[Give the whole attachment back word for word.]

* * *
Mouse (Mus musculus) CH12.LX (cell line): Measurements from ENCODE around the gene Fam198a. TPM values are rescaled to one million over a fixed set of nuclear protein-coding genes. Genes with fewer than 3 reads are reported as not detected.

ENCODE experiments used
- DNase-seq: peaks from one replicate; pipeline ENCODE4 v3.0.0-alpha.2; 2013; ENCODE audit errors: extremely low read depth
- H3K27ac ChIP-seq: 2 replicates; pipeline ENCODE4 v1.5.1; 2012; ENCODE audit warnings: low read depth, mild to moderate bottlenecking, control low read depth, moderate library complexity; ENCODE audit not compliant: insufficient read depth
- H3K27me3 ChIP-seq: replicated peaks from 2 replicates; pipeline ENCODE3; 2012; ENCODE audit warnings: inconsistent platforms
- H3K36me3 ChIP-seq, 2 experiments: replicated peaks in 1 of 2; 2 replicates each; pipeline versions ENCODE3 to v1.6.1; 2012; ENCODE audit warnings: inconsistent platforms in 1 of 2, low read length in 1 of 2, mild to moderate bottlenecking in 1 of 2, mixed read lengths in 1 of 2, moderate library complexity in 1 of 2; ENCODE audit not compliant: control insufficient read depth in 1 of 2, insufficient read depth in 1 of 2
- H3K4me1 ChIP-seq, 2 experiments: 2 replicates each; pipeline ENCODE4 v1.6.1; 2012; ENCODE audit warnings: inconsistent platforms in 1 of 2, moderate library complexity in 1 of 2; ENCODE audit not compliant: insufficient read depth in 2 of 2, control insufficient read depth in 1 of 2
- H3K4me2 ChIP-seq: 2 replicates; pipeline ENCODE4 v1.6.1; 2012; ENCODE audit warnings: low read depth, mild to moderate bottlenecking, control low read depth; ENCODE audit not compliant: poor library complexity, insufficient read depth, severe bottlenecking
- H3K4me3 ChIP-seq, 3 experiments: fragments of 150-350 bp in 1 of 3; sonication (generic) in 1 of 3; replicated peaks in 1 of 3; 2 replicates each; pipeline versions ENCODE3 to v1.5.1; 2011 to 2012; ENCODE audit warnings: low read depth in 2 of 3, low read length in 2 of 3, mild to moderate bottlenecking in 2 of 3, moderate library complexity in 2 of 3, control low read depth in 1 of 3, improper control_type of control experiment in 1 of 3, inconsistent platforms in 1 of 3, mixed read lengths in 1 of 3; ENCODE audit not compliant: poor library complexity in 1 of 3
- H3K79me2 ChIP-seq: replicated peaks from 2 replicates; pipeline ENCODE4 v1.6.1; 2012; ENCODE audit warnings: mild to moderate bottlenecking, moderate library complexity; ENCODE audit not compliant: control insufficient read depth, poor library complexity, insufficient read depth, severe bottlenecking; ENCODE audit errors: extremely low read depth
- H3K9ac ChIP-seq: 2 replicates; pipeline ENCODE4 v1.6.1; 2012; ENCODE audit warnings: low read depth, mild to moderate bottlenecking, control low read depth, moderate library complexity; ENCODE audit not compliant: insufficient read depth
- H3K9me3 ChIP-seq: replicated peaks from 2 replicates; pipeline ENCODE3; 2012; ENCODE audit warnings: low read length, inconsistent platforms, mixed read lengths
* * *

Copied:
Mouse (Mus musculus) CH12.LX (cell line): Measurements from ENCODE around the gene Fam198a. TPM values are rescaled to one million over a fixed set of nuclear protein-coding genes. Genes with fewer than 3 reads are reported as not detected.

ENCODE experiments used
- DNase-seq: peaks from one replicate; pipeline ENCODE4 v3.0.0-alpha.2; 2013; ENCODE audit errors: extremely low read depth
- H3K27ac ChIP-seq: 2 replicates; pipeline ENCODE4 v1.5.1; 2012; ENCODE audit warnings: low read depth, mild to moderate bottlenecking, control low read depth, moderate library complexity; ENCODE audit not compliant: insufficient read depth
- H3K27me3 ChIP-seq: replicated peaks from 2 replicates; pipeline ENCODE3; 2012; ENCODE audit warnings: inconsistent platforms
- H3K36me3 ChIP-seq, 2 experiments: replicated peaks in 1 of 2; 2 replicates each; pipeline versions ENCODE3 to v1.6.1; 2012; ENCODE audit warnings: inconsistent platforms in 1 of 2, low read length in 1 of 2, mild to moderate bottlenecking in 1 of 2, mixed read lengths in 1 of 2, moderate library complexity in 1 of 2; ENCODE audit not compliant: control insufficient read depth in 1 of 2, insufficient read depth in 1 of 2
- H3K4me1 ChIP-seq, 2 experiments: 2 replicates each; pipeline ENCODE4 v1.6.1; 2012; ENCODE audit warnings: inconsistent platforms in 1 of 2, moderate library complexity in 1 of 2; ENCODE audit not compliant: insufficient read depth in 2 of 2, control insufficient read depth in 1 of 2
- H3K4me2 ChIP-seq: 2 replicates; pipeline ENCODE4 v1.6.1; 2012; ENCODE audit warnings: low read depth, mild to moderate bottlenecking, control low read depth; ENCODE audit not compliant: poor library complexity, insufficient read depth, severe bottlenecking
- H3K4me3 ChIP-seq, 3 experiments: fragments of 150-350 bp in 1 of 3; sonication (generic) in 1 of 3; replicated peaks in 1 of 3; 2 replicates each; pipeline versions ENCODE3 to v1.5.1; 2011 to 2012; ENCODE audit warnings: low read depth in 2 of 3, low read length in 2 of 3, mild to moderate bottlenecking in 2 of 3, moderate library complexity in 2 of 3, control low read depth in 1 of 3, improper control_type of control experiment in 1 of 3, inconsistent platforms in 1 of 3, mixed read lengths in 1 of 3; ENCODE audit not compliant: poor library complexity in 1 of 3
- H3K79me2 ChIP-seq: replicated peaks from 2 replicates; pipeline ENCODE4 v1.6.1; 2012; ENCODE audit warnings: mild to moderate bottlenecking, moderate library complexity; ENCODE audit not compliant: control insufficient read depth, poor library complexity, insufficient read depth, severe bottlenecking; ENCODE audit errors: extremely low read depth
- H3K9ac ChIP-seq: 2 replicates; pipeline ENCODE4 v1.6.1; 2012; ENCODE audit warnings: low read depth, mild to moderate bottlenecking, control low read depth, moderate library complexity; ENCODE audit not compliant: insufficient read depth
- H3K9me3 ChIP-seq: replicated peaks from 2 replicates; pipeline ENCODE3; 2012; ENCODE audit warnings: low read length, inconsistent platforms, mixed read lengths